Lake Macquarie History

John Darling Colliery

The City Council of Lake Macquarie acknowledge the Aboriginal people known today as the Awabakal, as the traditional Custodians of the land, respecting Aboriginal Elders past, present and future. Lake Macquarie City Council recognise the local Aboriginal community today in all of their diversity, who came forward to share their experiences, knowledge, images and memories.

Reverend Lancelot Threlkeld was originally granted the land where the John Darling Colliery was built. It then passed to AA Coal Company and then to the New Redhead Company. In 1924 B.H.P. Co. Ltd entered into an agreement with New Redhead Company for coal leases on the site that was to become John Darling Colliery.

Beginnings

photo: john darling colliery

The John Darling Colliery operated over a period of sixty-two years. It was named after the tenth chairman and prominent member of the Board of Directors of the Broken Hill Proprietary Company Limited (BHP). The first superintendent of the colliery was Joshua Jefferies and John Fallins the first manager in1928. Mr Fallins later became superintendent in 1955, and kept an extensive diary rich in history of the mine. Other employees at the time were Norman Anderson, Mechanical Engineer; Edrick Roberts Electrical Engineer; John Fisher, Surface Foreman in 1925 and J. Thompson who was appointed deputy in 1929. Bert Wilkinson filled the position of Under-Manager. Six houses were built over a period of twenty-one years on the land and housed management and their families.

The first shaft was sunk in January 1925, with the Victoria Seam (650 ft [198 m] deep, 10 ft 3in [3.124 2m] thick: 5ft 9in [1.752 6m] workable) bottomed on June 10, 1927. On October 21 of the same year, the Borehole Seam was bottomed (870 ft [265.176m] deep, 6 ft 38.25in [2.546 35m] thick: 5ft 8in [1.727 2m] workable). Midnight of November 14 the first coal was mined and the first truckload of Borehole Seam coal was railed to the Steel Works on November 17.

The official contracts for the Victoria Seam and the Borehole Seam commenced in August 1928 and May 1937 respectively. A substantial dispute arose on October 22, 1940, protesting the displacement of 184 men and selection of crews for mechanical cutters, loaders and borers. This was a direct result of the mechanisation of the mine and displacement of staff, and would mean leaving only forty-four pairs of miners to mine the Borehole Seam. The dispute was settled when all of the displaced men were offered employment at other BHP Collieries or Steel Works. It was around this time that the Colliery employed a Safety Officer and the first female commenced work after special permission from the Department of Mines was granted. Margaret Mann worked as a typist at the mine, retiring in 1986.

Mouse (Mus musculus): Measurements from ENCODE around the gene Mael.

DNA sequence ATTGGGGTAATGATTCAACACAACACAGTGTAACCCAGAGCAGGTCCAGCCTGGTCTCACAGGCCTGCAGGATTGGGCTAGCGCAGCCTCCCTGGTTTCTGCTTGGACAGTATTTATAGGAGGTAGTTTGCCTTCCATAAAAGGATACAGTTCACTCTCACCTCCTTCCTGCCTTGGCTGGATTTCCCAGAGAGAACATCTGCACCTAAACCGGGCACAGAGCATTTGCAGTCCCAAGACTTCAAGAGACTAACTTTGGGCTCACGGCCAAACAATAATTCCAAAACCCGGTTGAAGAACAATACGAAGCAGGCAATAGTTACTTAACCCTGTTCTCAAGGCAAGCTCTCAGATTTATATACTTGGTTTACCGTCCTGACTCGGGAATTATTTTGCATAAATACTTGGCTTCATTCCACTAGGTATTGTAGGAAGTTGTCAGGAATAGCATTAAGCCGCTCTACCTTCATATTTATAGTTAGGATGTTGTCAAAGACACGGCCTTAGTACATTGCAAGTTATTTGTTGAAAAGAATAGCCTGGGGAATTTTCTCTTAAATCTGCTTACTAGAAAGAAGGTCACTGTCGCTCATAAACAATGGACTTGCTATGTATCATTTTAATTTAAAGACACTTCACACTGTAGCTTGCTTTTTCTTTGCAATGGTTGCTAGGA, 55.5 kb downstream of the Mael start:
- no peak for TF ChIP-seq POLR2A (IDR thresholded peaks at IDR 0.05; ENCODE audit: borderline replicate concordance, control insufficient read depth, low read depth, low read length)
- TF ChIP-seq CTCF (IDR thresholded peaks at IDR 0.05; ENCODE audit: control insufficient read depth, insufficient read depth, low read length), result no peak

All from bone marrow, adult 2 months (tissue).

The original main arteries of the mine were in the form of five narrow bords. These ran in a north easterly and southwesterly direction. The various working districts were named One East, Two East etc. The same principle applied on the western side: One West, Two West and so on. South of the shafts were One South East, One South West and so forth. Quite often, the dykes determined the various working districts.

Milestones

In 1947

  • coal production for and eight hour day was between 1600 and 2000 tons;
  • employees numbered 513 and
  • the average output per man per day was around 3.3 tons.
  • Up until 1969, when shortwall mining commenced, horses were used in the mine. They were known as 'pit ponies'.
  • Longwall mining began in July 1982.
  • At 11 am on November 6, 1987 production at the mine ceased. December 16 1990 marked the signing of a document stating in effect that John Darling was no longer a coal mine. It was shortly after this that a small group of parishioners from Belmont Baptist Church secured the land and the site was then transformed into Belmont Christian College, now a thriving independent school of over 900 students.

During the span of its productive life, John Darling Colliery

  • mourned twenty nine fatalities;
  • employed 3400 people with twelve of those managers;
  • endured thirty eight strikes totalling around eight years in loss of working hours;
  • enjoyed a number of sporting achievements from their bowls, rugby league, soccer, sailing, cricket, Surf Life Saving, golf and later, indoor cricket teams and affiliations, to name a few and hosted around twenty thousand visitors.

Reference:

Bell, John & Driscoll, Judy & Lake Macquarie (N.S.W.). Council & 2NUR-FM (Radio station : Newcastle, N.S.W.) 1991, The Human face of coal : an oral history of the early years of coal mining in Lake Macquarie, Lake Macquarie City Council and 2NUR-FM, [Speers Point, N.S.W.])

Fallins, Hilary R 1992, Happenings under Belmont : the history of John Darling Colliery and the story of its people

Hartley, Dulcie 2004, Reverend Lancelot E. Threlkeld 1788-1859, Dulcie Hartley, Fennell Bay, N.S.W